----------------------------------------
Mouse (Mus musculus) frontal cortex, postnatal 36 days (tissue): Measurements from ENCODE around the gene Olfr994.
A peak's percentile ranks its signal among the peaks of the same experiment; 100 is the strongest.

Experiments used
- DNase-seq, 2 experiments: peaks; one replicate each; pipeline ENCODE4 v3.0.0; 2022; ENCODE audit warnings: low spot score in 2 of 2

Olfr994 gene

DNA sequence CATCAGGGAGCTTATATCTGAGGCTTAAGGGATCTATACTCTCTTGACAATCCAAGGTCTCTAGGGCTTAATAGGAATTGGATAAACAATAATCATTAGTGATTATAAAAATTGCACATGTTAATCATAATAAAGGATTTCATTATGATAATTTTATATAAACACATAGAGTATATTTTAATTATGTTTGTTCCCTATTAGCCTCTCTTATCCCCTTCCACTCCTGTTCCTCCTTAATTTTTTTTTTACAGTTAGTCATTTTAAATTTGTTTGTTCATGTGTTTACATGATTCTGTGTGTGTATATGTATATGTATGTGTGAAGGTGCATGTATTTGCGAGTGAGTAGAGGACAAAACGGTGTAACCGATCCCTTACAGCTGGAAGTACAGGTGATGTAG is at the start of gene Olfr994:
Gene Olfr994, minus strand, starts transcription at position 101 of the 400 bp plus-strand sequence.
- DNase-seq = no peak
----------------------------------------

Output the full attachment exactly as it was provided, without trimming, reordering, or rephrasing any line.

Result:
Mouse (Mus musculus) frontal cortex, postnatal 36 days (tissue): Measurements from ENCODE around the gene Olfr994.
A peak's percentile ranks its signal among the peaks of the same experiment; 100 is the strongest.

Experiments used
- DNase-seq, 2 experiments: peaks; one replicate each; pipeline ENCODE4 v3.0.0; 2022; ENCODE audit warnings: low spot score in 2 of 2

Olfr994 gene

DNA sequence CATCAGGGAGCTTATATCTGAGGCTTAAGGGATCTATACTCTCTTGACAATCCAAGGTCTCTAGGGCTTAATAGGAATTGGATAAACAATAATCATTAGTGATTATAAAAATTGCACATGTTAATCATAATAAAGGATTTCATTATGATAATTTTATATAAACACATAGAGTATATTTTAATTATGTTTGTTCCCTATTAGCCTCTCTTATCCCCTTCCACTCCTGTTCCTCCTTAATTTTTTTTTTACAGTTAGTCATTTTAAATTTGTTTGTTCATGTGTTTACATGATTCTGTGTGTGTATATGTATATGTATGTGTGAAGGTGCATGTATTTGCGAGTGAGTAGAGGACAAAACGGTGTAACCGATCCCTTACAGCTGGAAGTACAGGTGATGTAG is at the start of gene Olfr994:
Gene Olfr994, minus strand, starts transcription at position 101 of the 400 bp plus-strand sequence.
- DNase-seq = no peak